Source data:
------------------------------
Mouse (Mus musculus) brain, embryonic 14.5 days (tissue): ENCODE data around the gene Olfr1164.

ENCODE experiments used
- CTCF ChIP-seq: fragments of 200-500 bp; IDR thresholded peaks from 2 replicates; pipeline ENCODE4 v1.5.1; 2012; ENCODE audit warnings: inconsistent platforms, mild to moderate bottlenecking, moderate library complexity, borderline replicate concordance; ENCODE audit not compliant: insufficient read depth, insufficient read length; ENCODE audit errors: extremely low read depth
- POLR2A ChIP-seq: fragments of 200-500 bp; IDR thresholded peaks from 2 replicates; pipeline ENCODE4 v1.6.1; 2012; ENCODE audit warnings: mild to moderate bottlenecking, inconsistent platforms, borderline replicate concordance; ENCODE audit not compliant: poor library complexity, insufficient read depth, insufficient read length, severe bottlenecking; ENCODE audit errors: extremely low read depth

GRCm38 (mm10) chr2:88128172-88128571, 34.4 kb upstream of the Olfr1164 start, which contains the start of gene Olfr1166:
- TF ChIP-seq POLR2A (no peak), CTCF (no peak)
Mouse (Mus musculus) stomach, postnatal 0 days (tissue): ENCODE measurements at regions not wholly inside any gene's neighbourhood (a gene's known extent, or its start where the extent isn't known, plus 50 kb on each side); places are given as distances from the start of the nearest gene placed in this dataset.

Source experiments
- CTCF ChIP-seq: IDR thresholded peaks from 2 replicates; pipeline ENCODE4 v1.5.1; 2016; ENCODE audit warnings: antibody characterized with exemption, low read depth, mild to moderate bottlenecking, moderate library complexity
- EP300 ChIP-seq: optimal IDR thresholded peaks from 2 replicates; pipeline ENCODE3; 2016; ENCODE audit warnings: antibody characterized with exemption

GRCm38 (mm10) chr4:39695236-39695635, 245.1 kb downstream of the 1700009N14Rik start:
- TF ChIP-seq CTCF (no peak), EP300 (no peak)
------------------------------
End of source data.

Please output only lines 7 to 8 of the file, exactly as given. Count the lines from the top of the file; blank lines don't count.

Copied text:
Mouse (Mus musculus) stomach, postnatal 0 days (tissue): ENCODE measurements at regions not wholly inside any gene's neighbourhood (a gene's known extent, or its start where the extent isn't known, plus 50 kb on each side); places are given as distances from the start of the nearest gene placed in this dataset.

Source experiments